White Horse Tavern (Built c.1670, listed 1972)
Capt. John Mawdsley House (Built c.1680, listed 1983)
Lucas-Johnston House (Built 1713, listed 1971)
Charles Tillinghast House (Built c.1715, listed 1972, sadly demolished in 1972)
Dr. Charles Cotton House (Built c.1725, listed 1972)
The Bird’s Nest (Built c.1725, listed 1982)
Clarke Street Meeting House (Built 1735, listed 1971)
Ezra Stiles House (Built 1756, listed 1972)
John Tillinghast House (Built 1760, listed 1973)
Francis Malbone House (Built 1760, listed 1975)
Touro Synagogue (Built 1763, listed 1966)
Joseph Rogers House (Built c.1790, listed 1972)
Shiloh Church (Built 1799, listed 1971)
Whitehorne House Museum (Built 1811, listed 1971)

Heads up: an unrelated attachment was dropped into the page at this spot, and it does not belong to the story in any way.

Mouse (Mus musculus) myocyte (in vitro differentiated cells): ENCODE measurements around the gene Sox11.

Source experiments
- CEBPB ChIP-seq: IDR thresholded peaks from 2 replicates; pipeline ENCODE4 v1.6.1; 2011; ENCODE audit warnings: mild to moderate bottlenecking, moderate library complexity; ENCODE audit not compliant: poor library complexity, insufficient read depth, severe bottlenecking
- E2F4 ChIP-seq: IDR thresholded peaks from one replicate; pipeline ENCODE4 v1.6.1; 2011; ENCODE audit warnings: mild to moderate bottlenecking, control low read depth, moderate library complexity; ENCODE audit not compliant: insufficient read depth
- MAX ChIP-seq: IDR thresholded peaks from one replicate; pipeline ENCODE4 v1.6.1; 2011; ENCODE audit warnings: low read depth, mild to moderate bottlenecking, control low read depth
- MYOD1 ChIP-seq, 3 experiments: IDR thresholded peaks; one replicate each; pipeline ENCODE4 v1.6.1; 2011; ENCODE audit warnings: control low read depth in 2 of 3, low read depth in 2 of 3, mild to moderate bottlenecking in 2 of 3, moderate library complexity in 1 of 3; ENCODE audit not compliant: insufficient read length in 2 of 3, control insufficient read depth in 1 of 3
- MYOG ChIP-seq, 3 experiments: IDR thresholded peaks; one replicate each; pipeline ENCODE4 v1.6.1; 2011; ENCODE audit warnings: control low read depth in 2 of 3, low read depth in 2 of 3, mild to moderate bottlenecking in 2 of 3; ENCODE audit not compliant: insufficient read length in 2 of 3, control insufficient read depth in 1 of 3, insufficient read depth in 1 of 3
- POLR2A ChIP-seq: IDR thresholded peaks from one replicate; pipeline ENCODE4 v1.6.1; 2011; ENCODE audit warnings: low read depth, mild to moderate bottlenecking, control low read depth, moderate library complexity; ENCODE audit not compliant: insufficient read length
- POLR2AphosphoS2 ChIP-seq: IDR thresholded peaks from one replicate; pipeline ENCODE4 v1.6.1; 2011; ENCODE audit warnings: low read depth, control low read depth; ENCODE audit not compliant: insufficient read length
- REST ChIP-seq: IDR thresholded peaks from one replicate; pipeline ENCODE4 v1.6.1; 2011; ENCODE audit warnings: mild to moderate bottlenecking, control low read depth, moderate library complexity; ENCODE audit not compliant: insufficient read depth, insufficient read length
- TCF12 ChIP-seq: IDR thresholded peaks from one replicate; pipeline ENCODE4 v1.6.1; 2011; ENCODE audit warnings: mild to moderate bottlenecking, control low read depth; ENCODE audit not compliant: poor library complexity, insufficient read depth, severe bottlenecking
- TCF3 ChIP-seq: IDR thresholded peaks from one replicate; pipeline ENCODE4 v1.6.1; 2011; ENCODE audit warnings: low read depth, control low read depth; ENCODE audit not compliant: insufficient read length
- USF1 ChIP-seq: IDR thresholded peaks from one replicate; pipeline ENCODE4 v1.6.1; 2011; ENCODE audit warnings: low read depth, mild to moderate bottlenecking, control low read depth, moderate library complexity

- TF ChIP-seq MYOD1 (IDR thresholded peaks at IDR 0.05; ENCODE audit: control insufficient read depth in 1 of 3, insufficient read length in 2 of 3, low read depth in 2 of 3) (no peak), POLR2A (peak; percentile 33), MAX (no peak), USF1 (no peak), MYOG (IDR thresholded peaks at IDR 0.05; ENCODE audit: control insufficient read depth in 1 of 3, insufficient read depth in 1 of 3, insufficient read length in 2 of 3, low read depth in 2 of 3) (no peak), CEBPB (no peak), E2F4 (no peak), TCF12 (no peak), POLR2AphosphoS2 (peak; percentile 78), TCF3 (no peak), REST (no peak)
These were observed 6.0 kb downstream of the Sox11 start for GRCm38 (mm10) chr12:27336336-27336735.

Newport Harbor Lighthouse (Built c.1823, listed 1988)
Newport Steam Factory (Built 1831, listed 1972)
Levi H. Gale House (Built 1835, listed 1971)
Artillery Company of Newport (Built 1835, listed 1972)
Perry Mill (Built 1835, listed 1972)
St. Mary’s Church (Built 1848, listed 2008)
Malbone Castle and Estate (Built 1849, listed 1976)
Ida Lewis Rock Lighthouse (Built 1854, listed 1988)
William King Covell III House (Built 1870, listed 1972)
Rose Island Lighthouse (Built 1870, listed 1987)
Eisenhower House (Built 1873, listed 1974)
Charles H. Baldwin House (Built 1877, listed 1971)
Luce Hall (Built 1884, listed 1972)
Castle Hill Lighthouse (Built 1890, listed 1988)
President’s House, Naval War College (Built 1896, listed 1989)
Rosecliff (Built 1901, listed 1973)
Emmanuel Church (Built c.1902, listed 1996)
Army and Navy YMCA (Built 1911, listed 1988)
Seamen’s Church Institute of Newport (Built 1930, listed 1983)